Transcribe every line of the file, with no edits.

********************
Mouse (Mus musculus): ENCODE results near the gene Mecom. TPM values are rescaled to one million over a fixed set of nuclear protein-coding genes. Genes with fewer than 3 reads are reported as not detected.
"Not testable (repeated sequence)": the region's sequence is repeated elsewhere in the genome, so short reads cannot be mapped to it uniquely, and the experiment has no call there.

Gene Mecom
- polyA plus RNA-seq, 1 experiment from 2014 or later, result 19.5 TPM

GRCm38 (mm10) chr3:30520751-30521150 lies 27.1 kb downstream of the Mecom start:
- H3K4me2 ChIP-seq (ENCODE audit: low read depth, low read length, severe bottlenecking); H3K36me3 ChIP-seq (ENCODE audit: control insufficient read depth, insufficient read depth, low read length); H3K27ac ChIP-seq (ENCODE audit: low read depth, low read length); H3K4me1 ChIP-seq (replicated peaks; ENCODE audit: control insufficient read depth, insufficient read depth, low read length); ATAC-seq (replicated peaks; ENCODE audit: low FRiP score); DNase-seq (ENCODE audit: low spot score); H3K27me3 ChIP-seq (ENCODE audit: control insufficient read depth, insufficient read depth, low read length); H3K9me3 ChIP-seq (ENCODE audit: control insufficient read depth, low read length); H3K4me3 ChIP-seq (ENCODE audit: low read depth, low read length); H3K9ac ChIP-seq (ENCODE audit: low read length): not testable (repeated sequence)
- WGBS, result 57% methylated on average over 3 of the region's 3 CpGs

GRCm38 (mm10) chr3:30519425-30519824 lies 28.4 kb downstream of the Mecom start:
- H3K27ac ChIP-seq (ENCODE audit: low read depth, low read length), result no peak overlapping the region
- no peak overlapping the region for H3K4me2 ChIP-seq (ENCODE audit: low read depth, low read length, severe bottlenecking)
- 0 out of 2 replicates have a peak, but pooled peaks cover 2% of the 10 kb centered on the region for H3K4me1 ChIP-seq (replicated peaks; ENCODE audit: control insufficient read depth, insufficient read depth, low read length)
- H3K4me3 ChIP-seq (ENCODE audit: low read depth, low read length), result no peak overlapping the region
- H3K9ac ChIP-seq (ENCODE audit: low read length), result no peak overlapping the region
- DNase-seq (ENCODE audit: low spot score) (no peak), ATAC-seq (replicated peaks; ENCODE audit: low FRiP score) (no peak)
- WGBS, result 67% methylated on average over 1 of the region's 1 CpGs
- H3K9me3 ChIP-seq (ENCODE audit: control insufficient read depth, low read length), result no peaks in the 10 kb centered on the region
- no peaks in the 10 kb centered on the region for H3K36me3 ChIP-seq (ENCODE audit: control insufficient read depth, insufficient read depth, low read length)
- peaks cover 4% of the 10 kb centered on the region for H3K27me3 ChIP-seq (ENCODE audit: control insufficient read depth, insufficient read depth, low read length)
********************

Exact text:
Mouse (Mus musculus): ENCODE results near the gene Mecom. TPM values are rescaled to one million over a fixed set of nuclear protein-coding genes. Genes with fewer than 3 reads are reported as not detected.
"Not testable (repeated sequence)": the region's sequence is repeated elsewhere in the genome, so short reads cannot be mapped to it uniquely, and the experiment has no call there.

Gene Mecom
- polyA plus RNA-seq, 1 experiment from 2014 or later, result 19.5 TPM

GRCm38 (mm10) chr3:30520751-30521150 lies 27.1 kb downstream of the Mecom start:
- H3K4me2 ChIP-seq (ENCODE audit: low read depth, low read length, severe bottlenecking); H3K36me3 ChIP-seq (ENCODE audit: control insufficient read depth, insufficient read depth, low read length); H3K27ac ChIP-seq (ENCODE audit: low read depth, low read length); H3K4me1 ChIP-seq (replicated peaks; ENCODE audit: control insufficient read depth, insufficient read depth, low read length); ATAC-seq (replicated peaks; ENCODE audit: low FRiP score); DNase-seq (ENCODE audit: low spot score); H3K27me3 ChIP-seq (ENCODE audit: control insufficient read depth, insufficient read depth, low read length); H3K9me3 ChIP-seq (ENCODE audit: control insufficient read depth, low read length); H3K4me3 ChIP-seq (ENCODE audit: low read depth, low read length); H3K9ac ChIP-seq (ENCODE audit: low read length): not testable (repeated sequence)
- WGBS, result 57% methylated on average over 3 of the region's 3 CpGs

GRCm38 (mm10) chr3:30519425-30519824 lies 28.4 kb downstream of the Mecom start:
- H3K27ac ChIP-seq (ENCODE audit: low read depth, low read length), result no peak overlapping the region
- no peak overlapping the region for H3K4me2 ChIP-seq (ENCODE audit: low read depth, low read length, severe bottlenecking)
- 0 out of 2 replicates have a peak, but pooled peaks cover 2% of the 10 kb centered on the region for H3K4me1 ChIP-seq (replicated peaks; ENCODE audit: control insufficient read depth, insufficient read depth, low read length)
- H3K4me3 ChIP-seq (ENCODE audit: low read depth, low read length), result no peak overlapping the region
- H3K9ac ChIP-seq (ENCODE audit: low read length), result no peak overlapping the region
- DNase-seq (ENCODE audit: low spot score) (no peak), ATAC-seq (replicated peaks; ENCODE audit: low FRiP score) (no peak)
- WGBS, result 67% methylated on average over 1 of the region's 1 CpGs
- H3K9me3 ChIP-seq (ENCODE audit: control insufficient read depth, low read length), result no peaks in the 10 kb centered on the region
- no peaks in the 10 kb centered on the region for H3K36me3 ChIP-seq (ENCODE audit: control insufficient read depth, insufficient read depth, low read length)
- peaks cover 4% of the 10 kb centered on the region for H3K27me3 ChIP-seq (ENCODE audit: control insufficient read depth, insufficient read depth, low read length)